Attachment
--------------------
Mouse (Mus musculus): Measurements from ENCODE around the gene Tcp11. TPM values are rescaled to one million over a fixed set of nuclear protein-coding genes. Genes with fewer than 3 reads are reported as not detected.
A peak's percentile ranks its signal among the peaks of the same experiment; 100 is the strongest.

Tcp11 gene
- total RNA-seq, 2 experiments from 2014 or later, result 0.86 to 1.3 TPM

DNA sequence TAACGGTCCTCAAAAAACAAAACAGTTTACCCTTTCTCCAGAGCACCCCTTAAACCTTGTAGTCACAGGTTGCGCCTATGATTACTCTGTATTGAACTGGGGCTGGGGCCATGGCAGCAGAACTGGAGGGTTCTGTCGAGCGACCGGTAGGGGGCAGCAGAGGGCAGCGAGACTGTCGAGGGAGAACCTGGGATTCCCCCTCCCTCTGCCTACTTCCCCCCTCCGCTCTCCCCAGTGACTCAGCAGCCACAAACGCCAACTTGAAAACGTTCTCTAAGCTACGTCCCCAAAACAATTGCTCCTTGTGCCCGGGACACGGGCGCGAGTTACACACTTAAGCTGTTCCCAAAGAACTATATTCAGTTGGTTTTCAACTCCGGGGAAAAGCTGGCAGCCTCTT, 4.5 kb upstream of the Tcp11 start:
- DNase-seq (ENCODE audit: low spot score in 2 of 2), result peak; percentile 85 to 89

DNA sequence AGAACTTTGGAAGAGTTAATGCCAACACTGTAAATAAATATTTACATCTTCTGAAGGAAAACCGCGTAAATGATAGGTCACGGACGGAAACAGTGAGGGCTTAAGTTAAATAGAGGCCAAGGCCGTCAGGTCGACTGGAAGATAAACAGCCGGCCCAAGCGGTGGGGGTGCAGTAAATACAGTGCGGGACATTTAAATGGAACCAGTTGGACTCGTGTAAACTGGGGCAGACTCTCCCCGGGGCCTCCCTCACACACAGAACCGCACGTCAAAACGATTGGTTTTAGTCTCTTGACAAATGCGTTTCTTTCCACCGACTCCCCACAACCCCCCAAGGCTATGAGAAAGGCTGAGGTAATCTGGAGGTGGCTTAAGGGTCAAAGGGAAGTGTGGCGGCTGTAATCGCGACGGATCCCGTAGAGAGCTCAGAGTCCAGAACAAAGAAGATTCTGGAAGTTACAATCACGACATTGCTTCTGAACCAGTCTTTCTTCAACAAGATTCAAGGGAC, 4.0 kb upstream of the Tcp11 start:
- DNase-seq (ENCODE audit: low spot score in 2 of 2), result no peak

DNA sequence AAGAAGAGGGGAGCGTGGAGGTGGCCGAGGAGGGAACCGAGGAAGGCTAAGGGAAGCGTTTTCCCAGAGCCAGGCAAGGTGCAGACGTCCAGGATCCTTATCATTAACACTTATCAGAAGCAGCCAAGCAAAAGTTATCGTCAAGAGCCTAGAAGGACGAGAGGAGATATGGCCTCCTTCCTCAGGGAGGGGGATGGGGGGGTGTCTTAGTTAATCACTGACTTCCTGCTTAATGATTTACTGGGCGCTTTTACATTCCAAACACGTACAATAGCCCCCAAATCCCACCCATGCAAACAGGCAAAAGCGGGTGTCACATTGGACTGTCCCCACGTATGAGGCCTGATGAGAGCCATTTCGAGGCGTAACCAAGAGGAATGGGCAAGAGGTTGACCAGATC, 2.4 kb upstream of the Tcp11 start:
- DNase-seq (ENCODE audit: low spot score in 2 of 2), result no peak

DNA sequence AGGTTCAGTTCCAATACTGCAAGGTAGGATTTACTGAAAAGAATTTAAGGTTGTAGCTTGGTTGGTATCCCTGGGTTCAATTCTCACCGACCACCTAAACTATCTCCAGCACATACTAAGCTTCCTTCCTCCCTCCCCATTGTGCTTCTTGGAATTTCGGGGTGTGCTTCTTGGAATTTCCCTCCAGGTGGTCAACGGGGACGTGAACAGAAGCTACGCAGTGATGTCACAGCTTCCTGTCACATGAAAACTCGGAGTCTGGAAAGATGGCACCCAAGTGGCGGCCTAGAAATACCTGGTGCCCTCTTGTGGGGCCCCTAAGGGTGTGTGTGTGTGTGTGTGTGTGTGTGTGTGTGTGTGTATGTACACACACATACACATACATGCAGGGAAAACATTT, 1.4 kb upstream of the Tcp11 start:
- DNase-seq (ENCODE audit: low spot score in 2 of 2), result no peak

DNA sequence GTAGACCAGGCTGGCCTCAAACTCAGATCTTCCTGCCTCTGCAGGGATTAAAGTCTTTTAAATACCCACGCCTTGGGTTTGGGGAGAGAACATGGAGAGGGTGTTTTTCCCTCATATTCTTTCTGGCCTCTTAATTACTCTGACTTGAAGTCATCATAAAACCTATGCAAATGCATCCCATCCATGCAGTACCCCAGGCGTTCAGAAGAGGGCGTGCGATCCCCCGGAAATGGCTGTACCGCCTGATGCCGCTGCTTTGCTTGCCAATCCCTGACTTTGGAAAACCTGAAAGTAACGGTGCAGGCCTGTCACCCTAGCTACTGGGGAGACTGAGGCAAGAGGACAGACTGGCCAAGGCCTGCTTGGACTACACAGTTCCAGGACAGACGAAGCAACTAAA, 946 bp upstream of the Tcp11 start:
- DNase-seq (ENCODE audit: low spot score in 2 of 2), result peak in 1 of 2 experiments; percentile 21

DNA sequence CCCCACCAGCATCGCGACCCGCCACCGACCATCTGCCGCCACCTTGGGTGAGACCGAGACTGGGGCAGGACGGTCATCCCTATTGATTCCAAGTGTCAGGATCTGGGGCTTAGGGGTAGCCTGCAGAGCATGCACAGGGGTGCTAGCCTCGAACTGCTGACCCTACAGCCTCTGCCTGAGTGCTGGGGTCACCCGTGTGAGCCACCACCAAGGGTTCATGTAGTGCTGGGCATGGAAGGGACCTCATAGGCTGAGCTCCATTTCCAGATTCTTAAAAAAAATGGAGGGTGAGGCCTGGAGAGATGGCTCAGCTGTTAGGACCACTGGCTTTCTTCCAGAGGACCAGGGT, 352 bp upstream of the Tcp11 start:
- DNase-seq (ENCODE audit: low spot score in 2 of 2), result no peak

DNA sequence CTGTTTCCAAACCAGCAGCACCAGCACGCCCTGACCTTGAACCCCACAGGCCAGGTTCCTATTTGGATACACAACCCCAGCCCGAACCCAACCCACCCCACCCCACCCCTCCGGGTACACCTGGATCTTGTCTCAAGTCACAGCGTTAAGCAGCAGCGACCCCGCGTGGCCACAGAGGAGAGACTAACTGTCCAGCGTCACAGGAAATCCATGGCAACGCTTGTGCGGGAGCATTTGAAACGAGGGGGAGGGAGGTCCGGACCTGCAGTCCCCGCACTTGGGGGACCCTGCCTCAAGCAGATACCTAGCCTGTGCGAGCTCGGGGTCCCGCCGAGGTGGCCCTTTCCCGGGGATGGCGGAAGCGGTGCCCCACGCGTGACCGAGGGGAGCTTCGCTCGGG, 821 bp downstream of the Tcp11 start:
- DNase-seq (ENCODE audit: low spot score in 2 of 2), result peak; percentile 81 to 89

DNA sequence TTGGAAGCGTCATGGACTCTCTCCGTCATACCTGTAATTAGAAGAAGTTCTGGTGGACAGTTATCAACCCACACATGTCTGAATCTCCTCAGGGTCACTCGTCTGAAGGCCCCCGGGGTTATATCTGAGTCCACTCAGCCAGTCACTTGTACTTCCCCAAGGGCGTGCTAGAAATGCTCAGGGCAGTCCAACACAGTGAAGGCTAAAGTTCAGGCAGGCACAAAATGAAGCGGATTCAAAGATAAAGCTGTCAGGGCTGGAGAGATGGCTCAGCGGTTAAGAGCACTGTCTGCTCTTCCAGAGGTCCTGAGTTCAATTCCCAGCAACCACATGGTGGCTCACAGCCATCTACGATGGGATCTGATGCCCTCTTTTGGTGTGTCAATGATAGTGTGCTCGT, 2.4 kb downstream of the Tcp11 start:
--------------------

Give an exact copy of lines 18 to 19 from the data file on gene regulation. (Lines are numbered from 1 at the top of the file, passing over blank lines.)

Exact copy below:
- DNase-seq (ENCODE audit: low spot score in 2 of 2), result peak; percentile 81 to 89

DNA sequence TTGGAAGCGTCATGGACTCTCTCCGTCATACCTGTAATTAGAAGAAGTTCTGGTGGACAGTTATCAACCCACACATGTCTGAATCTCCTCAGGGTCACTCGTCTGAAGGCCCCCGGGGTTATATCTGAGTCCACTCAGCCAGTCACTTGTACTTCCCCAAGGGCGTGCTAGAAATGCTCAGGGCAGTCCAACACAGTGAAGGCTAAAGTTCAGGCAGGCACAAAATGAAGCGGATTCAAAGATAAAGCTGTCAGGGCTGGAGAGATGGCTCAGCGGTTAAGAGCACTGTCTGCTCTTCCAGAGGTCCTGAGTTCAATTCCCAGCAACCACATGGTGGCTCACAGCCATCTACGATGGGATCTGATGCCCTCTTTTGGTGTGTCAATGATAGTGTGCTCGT, 2.4 kb downstream of the Tcp11 start: